S’s of Success in Sports
A year and a half ago I co-wrote an e-book entitled, Pigskin Prep: The Definitive Youth Football Training Program. Although Pigskin Prep is geared towards preparing our youth for the sport of tackle football, many of the concepts apply to all young athletes.
One of the most important concepts in Pigskin Prep is the S’s of Success. Every coach who works with young athletes should follow this.
Kids are kids. The days of lording over them and expecting them to simply “do as you say” are over. Using the framework of the Pillars of Prep (Pigskin Prep), the four S’s of Success for training and coaching youth athletes were born.
Four S’s of Success
S of Success #1: Smile
This comes first because it is by far the most important S when working with young athletes. If kids do not enjoy what they are doing, they will more often than not tune out their coach and not be attentive during the training session or practice.
Parents will use the disposition of their kids after practice as a thermometer to gauge whether it’s worth the time, commitment and financial investment.
If the perception is that the kids aren’t enjoying it, parents are going to be reluctant in having them continue their involvement with the team or training program.
All kids have the potential to learn and improve their overall physical ability.
What they need is an environment that is both enjoyable and conducive to learning. There is a fine line, however, with how far you can go with this.
Pro Tip: Children still need structure and will benefit most from a systematic approach to training. Show your personality and relate to the kids in your own way. Foster a positive, fun and safe training/learning environment.
Cooperative-based games early in a training session or practice get kids smiling and laughing while simultaneously setting the tone for the remainder of the day.
Pro Tip: Positive affirmation is very important with young athletes. A simple high five or “great job” can go a very long way in building trust. The goal should be intense positivity with your environment and culture.
S of Success #2: Sweat
Sweating is one of the top S’s of Success for youth athletes. The goal of any solid youth fitness program is to prepare children for physical performance!
One of the main goals when training youth athletes is to increase their ability to do more work (work capacity). It may come as a surprise, but this is accomplished by…wait for it…steadily increasing the amount of work they do!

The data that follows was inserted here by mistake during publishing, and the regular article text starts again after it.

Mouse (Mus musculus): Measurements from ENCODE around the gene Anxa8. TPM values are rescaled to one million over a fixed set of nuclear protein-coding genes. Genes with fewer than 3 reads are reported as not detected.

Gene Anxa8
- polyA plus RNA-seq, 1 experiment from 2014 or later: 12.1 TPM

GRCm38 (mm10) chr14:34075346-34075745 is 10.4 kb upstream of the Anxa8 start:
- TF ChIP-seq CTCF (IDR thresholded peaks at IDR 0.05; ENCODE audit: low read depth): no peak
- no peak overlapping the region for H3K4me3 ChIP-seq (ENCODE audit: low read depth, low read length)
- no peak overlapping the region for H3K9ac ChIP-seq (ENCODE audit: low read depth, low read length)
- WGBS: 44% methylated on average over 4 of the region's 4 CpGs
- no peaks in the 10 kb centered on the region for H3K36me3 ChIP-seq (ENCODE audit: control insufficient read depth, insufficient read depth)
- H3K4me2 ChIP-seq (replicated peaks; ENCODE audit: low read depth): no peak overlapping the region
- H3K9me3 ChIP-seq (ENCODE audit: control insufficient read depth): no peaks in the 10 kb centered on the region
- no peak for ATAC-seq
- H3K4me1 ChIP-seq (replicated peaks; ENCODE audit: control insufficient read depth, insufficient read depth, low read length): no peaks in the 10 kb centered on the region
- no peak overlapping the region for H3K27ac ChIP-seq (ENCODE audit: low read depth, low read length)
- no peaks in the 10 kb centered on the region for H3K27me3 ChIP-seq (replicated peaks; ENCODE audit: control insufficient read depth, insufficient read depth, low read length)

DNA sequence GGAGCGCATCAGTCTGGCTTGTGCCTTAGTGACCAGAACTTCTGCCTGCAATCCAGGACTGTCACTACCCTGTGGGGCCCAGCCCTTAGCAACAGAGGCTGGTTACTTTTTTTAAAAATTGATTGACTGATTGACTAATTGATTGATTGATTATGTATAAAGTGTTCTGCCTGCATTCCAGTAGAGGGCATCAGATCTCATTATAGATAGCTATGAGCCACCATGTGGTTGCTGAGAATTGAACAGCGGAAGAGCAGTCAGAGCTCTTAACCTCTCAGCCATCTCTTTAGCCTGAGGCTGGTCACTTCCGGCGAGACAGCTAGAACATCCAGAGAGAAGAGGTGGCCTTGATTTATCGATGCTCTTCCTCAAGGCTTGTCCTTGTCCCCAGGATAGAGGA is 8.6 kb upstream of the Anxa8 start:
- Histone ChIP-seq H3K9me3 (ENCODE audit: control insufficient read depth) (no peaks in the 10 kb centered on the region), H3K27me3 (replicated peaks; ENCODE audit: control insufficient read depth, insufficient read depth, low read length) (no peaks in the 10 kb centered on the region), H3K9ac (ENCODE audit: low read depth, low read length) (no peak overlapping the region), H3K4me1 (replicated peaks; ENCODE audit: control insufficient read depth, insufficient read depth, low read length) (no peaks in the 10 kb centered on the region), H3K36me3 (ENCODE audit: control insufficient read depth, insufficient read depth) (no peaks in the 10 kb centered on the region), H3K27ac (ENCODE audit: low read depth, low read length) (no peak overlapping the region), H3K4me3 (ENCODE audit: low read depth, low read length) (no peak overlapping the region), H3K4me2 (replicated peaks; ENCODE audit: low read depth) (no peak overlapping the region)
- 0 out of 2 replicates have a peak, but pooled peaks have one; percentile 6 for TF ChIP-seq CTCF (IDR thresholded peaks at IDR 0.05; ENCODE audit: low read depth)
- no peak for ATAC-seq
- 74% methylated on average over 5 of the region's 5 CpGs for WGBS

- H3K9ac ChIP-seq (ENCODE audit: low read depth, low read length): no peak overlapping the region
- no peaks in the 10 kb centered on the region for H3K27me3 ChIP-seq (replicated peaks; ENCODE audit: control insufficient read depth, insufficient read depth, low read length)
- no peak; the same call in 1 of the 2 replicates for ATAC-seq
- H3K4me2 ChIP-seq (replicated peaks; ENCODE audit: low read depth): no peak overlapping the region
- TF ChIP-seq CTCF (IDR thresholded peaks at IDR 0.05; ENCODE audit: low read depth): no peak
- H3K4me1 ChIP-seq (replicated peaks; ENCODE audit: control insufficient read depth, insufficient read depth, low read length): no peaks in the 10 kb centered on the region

It is perfectly fine if kids are pushed to a point where they’re breathing heavy and feeling uncomfortable. Learning how to get out of one’s comfort zone is an extremely valuable lesson.
One of the biggest mistakes we see when it comes to training children is overworking. There’s a big difference between optimal training and hard training.
Pro Tip: Your goal is to have kids train hard enough to sweat and breath heavily while maintaining the ability to still execute the exercises and/or drills correctly. As soon as form breaks down, you’re wasting time and ingraining flawed movement patterns—which serves no purpose whatsoever.
S of Success #3: Smart
Having a positive and success-minded attitude isn’t something people are just born with—it CAN be taught. In addition to teaching youth athletes the How and Why of training, trainers and coaches have the incredible opportunity to teach them the requisite tools for success in life, not just athletics.
Most children are actually very success hungry. Without experiencing it regularly, they get deflated, which can lead to their self-esteem being negatively affected (Drabik 1996).
This is NOT a rationale for the “everyone gets a trophy” mentality.
Learning that failure is real and loss does happen is equally important for the overall development of a child.
Pro Tip: Finding the balance and challenging kids creates opportunities for them to experience success on a regular basis. Success begets success.
The more success children have, the more of it they want.
Check out Our FREE Mental Toughness Checklist today.
S of Success #4: Snack
In addition to setting the foundation for a healthy life, kids need to learn that what they’re putting in their body can affect their performance both positively and negatively.
Below are a few points one can use to set the foundation for a healthy life when it comes to real food:
- Just eat real food
- Minimize processed sugars
- Consume protein in every meal
- Eat every 3-4 hours
- Understand how proteins, fats and carbohydrates function in relation to your body
“The price of success is hard work, dedication to the job at hand, and the determination that whether we win or lose, we have applied the best of ourselves to the task at hand.”
— Vince Lombardi